Fewer than one in five Flemish Belgians consider Islamic values compatible with their own way of life, a survey has found, with many Muslim migrants saying Islam is more important than Belgian law.
Large-scale Muslim immigration into Flanders, the Dutch-speaking northern region of Belgium, means Islam is now the largest minority religion after Catholicism, forming about 3.9 per cent of the general population and 25 per cent of the population in Brussels, a French-speaking enclave and the capital city of the European Union (EU).
A poll of close to 4,500 Flemish Belgians and Brussels residents with Belgian, Turkish, Moroccan, Polish, Romanian, and Congolese backgrounds found just 18 per cent thought Islamic values “go well” with Western society.
Even among Belgians with a Moroccan background, 40 per cent did not agree that Muslims adapt well to Western life, De Morgen reports.
Flemish Belgians of a Polish and Romanian background were even more skeptical about Islam, with just 11 and 9 per cent of the two group saying Muslims could thrive in Western society, respectively.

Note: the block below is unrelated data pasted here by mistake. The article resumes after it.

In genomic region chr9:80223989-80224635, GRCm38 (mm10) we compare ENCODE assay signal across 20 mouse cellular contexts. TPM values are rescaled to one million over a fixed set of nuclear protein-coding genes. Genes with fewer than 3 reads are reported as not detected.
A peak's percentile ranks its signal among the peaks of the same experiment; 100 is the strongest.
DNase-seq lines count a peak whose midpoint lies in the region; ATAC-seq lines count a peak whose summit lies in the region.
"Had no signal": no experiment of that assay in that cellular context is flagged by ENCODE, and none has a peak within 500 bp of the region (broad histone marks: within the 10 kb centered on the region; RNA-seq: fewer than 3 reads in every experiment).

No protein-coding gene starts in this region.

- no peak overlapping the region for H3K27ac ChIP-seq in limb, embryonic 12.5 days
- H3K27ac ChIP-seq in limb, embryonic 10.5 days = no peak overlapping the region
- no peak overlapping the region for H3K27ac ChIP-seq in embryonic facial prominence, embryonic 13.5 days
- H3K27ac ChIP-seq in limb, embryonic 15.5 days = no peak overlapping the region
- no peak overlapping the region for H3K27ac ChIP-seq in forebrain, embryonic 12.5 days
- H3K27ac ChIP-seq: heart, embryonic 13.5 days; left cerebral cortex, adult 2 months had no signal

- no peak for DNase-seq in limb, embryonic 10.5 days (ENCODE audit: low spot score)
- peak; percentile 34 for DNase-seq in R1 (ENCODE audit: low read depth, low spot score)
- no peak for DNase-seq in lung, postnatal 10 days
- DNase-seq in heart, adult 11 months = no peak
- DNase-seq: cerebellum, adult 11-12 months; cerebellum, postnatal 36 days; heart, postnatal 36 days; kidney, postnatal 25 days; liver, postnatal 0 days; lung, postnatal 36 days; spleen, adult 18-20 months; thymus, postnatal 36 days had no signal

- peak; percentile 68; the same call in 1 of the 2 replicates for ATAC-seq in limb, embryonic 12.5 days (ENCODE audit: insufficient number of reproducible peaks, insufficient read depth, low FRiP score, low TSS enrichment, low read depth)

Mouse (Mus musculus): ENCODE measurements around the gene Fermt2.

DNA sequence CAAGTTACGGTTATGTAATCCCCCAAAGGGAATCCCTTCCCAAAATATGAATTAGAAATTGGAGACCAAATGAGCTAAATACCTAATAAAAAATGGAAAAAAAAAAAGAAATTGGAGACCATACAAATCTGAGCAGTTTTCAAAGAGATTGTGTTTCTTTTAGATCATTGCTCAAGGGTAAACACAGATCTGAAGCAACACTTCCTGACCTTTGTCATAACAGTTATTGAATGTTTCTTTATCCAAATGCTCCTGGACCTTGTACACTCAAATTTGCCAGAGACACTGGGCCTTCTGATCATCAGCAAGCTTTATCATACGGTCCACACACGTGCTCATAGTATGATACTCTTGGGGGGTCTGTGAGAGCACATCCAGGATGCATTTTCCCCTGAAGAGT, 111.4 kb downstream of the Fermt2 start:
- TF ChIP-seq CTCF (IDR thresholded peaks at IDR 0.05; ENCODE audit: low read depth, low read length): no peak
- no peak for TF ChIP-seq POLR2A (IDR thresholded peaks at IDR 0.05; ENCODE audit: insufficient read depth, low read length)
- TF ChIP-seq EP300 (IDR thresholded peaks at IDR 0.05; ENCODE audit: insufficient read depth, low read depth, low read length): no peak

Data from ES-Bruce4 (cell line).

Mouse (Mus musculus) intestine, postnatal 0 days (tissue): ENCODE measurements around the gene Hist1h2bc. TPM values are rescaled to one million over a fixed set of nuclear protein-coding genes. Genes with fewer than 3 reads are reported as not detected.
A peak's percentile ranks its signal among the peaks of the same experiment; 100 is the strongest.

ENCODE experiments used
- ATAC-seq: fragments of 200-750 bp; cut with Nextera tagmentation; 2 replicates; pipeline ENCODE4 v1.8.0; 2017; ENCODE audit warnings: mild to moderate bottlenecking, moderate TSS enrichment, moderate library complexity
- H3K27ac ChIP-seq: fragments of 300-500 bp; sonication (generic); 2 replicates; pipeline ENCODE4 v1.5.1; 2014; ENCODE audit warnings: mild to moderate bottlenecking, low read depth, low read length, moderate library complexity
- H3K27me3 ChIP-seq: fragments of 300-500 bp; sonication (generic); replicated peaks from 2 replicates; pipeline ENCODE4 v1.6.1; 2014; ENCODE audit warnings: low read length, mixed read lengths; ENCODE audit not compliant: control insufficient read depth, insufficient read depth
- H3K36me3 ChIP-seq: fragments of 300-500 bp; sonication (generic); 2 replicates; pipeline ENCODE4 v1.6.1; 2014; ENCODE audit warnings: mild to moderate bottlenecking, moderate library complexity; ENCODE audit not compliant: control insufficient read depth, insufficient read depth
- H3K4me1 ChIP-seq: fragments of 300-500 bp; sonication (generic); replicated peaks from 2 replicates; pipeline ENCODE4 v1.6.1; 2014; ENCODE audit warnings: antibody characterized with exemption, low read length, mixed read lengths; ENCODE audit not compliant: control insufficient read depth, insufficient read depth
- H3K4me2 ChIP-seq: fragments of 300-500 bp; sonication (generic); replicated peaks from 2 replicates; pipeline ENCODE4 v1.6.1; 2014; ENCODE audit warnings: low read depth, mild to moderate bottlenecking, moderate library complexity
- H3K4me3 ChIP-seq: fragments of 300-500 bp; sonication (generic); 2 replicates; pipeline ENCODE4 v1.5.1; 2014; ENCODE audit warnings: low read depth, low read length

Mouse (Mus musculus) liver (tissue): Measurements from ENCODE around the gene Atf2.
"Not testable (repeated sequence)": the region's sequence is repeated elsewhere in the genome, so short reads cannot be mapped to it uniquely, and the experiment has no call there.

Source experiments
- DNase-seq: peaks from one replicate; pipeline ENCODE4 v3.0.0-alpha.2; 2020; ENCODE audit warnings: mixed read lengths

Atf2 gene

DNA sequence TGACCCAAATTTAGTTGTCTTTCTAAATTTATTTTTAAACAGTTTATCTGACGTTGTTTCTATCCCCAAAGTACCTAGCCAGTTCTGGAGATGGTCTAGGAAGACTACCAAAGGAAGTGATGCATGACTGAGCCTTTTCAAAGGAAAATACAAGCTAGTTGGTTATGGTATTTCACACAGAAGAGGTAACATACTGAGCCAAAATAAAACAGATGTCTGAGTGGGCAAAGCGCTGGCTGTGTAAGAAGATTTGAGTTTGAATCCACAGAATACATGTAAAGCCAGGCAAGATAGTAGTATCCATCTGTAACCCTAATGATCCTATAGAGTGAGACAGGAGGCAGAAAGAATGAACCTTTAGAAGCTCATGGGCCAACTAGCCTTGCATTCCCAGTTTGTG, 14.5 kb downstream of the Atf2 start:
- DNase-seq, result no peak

— Liesbeth Homans (@LiesbethHomans) May 8, 2018
Flemish politician Liesbeth Homans, a member of Belgium’s largest party, the right-wing New Flemish Alliance (N-VA) and a Flemish vice minister-president, commissioned the study.
Ms. Homans responded to an article claiming the studies showed the Flemish are racist on Twitter, commenting: “Here we go again… People get tired of this! To put faith above the law seems to me to be a real problem!”
The survey also found that many people with a migrant background thought that religion, and presumably by extension sharia law, came before the values of the nation-state.
It found that 39 per cent of Flemish people with a Turkish background said they believe religion to be more important than the local, secular, law.
A slightly lower proportion of people with Moroccan backgrounds (23 per cent) and Congolese backgrounds (19 per cent) agreed.
However, among the younger generation, most survey respondents said religion should adapt to secular Belgian law.